I ran across a thought-provoking blog post that I hope will challenge the way you develop and market your new products.

The article is A Word of Advice on Your Next Product Launch by Chris Ronzio, Founder and CEO of management consulting firm Organize Chaos.

The four elements of successful product launches

Ronzio shares what he learned from three unsuccessful new product launches. (He got it right on the fourth try.) He has come to believe that “successful launches share a few common elements”:

  1. a great story
  2. a great offer
  3. scarcity
  4. validation

Storytelling is the most important element

How to launch new products with storytellingAll four elements are important. But, in my opinion,  storytelling is the most important – and the most under-utilized element.

According to Ronzio, “Customers often connect to the story behind a product. Successful launches tell customers how and why you came up with the product or service. They also clearly indicate the problem you’re solving for your target audience.”

How to use storytelling to build brand

In the past couple of years, a couple of scrappy start-ups have successfully challenged firmly-entrenched market leaders and shaken up decidedly mature categories. The categories are mattresses and men’s razors. The companies are Tuft & Needle and Casper in mattresses and Harry’s and Dollar Shave Club in men’s razors. All four companies succeeded in large part because they harnessed the power of story. Dollar Shave Club was so successful that Unilever recently bought this five-year-old start-up for $1 billion.

Tuft and Needle tells the story about how and why the two founders decided to form their company. The story is told in such a way that anyone who has ever purchased a mattress from a retail store can immediately relate to it.

Tuft and Needle uses storytelling to build the brand“JT had just gotten married and he and his wife set out to buy their first piece of furniture together–a new mattress. The search began at local mattress showrooms; vast fields of mattresses neatly laid out under the buzz of fluorescent lights. Pushy salesmen pushed them to buy a fully loaded, feature-rich memory foam mattress. For $3,300 it should have been the pinnacle of comfort, but it wasn’t. To make matters worse, the return policy rendered it impossible to return. It was like car shopping. Actually, it was worse than car shopping. At work the next day, he shared his story with Daehee. The two friends from college had been working together at a company in Palo Alto, and unsurprisingly had similar experiences. There was work to be done. We believe that business can be honest and premium products don’t need remote controls and payment plans. Especially not mattresses.”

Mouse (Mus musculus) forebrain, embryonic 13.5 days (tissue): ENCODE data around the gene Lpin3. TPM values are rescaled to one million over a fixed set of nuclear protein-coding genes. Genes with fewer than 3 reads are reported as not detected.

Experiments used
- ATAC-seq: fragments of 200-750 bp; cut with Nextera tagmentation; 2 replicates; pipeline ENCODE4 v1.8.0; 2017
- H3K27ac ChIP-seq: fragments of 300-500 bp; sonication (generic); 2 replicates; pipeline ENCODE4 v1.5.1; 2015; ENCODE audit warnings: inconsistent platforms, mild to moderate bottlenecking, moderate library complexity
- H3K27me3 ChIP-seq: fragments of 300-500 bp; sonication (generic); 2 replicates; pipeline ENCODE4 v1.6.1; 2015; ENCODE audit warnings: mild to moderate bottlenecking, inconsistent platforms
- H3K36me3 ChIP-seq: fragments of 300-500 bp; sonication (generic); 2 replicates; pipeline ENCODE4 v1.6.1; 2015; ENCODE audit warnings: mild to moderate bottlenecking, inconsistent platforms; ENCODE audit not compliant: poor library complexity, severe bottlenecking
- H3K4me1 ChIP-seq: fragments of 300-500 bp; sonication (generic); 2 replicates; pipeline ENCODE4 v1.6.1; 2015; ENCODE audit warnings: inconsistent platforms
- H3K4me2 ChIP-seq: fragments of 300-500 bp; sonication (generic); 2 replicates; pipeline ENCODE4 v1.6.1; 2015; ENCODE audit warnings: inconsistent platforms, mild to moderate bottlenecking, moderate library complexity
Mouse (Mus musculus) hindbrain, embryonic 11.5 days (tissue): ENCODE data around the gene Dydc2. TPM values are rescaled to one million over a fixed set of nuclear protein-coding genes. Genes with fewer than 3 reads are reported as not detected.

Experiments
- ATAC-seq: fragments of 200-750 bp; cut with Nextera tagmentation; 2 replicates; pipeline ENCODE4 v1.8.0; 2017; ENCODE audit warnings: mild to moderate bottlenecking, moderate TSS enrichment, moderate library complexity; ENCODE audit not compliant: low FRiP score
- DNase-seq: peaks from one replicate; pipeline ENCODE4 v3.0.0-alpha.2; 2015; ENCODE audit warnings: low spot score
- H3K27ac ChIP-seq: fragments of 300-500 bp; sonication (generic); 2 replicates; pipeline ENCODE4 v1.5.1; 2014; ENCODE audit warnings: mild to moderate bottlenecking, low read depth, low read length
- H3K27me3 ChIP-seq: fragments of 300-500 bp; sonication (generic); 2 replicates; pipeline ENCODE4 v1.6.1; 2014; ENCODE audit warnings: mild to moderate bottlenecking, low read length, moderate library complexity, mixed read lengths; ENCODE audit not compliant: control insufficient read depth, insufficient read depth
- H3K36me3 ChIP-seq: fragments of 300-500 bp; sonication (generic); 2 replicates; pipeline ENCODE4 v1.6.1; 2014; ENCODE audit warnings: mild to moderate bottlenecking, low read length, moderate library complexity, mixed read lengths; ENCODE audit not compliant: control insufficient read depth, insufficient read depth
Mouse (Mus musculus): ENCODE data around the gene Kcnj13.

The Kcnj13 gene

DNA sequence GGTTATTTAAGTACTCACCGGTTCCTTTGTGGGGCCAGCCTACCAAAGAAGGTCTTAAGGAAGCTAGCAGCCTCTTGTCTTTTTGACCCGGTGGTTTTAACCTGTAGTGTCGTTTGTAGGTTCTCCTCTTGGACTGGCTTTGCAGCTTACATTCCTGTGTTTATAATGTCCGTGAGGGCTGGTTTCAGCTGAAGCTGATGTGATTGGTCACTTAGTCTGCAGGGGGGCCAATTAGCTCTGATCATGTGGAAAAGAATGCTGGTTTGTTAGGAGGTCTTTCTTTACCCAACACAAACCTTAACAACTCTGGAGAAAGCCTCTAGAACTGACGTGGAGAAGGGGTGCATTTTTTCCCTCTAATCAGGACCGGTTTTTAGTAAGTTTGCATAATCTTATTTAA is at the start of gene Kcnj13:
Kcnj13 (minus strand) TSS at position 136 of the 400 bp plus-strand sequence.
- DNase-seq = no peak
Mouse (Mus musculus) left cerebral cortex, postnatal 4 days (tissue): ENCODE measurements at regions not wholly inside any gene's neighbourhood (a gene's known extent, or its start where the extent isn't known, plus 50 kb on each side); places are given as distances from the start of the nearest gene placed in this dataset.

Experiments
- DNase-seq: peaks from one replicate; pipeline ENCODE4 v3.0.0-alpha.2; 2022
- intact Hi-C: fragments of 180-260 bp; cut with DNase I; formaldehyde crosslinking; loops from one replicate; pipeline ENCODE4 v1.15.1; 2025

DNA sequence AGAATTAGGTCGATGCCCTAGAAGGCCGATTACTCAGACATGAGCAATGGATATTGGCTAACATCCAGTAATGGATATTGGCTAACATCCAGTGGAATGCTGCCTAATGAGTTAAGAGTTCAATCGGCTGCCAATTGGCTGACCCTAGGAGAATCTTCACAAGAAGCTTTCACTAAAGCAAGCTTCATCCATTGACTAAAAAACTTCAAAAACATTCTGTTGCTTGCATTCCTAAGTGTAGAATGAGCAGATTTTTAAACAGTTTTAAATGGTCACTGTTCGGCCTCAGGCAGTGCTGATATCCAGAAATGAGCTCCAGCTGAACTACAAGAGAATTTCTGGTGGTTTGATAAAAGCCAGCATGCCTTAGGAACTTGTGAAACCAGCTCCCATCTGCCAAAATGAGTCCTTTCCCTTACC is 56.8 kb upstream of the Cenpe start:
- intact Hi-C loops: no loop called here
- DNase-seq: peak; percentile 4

Casper tells a compelling story about the benefits of buying a mattress directly from them.

Caspers use of storytelling to build brand“We believe you should actually sleep on a mattress to decide if you like it. Trying a mattress for 30 seconds in a gimmicky showroom isn’t a smart way to find a bed. We sell the Casper mattress direct to consumers, eliminating the inflated, commission-driven prices and the inefficiencies of real estate and salespeople. Instead, we give you 100 nights to sleep on the Casper in your own home to decide if you like it.”

Harry’s tells a compelling “best value for the money” story.

Harry's use of storytelling to build brand“Like most of you, we’ve long had to choose between overpriced razors that disrespect your intelligence and cheap razors that disrespect your face. We knew there had to be a better way, so we created Harry’s as a return to the essential: a great shave at a fair price.”

Dollar Shave Club also tells a “best value for the money” story while poking fun at the market leaders’ over-featured and overpriced razors.

Dollar Shave Club use of storytelling to build brand“For a dollar a month, we send high-quality razors right to your door. … Do you like spending $20 a month on brand name razors? $19 goes to Roger Federer. … Do you think your razor needs a vibrating handle, a flashlight, a back scratcher, and ten blades? … Stop paying for shave tech you don’t need.”

All four of these companies were Goliaths going up against giants. They were trying to enter mature product categories dominated by firmly entrenched corporations that spend millions of dollars on advertising and product development. Like Goliath, they slew the giant. Not by outspending the market leaders but by using the power of well-crafted and compelling stories that resonated with consumers.

How can you use story to get your customers to care about your product? Do you have an interesting story about how and why you came up with the product? How can you use the power of story to clearly indicate the problem you’re solving for your target audience?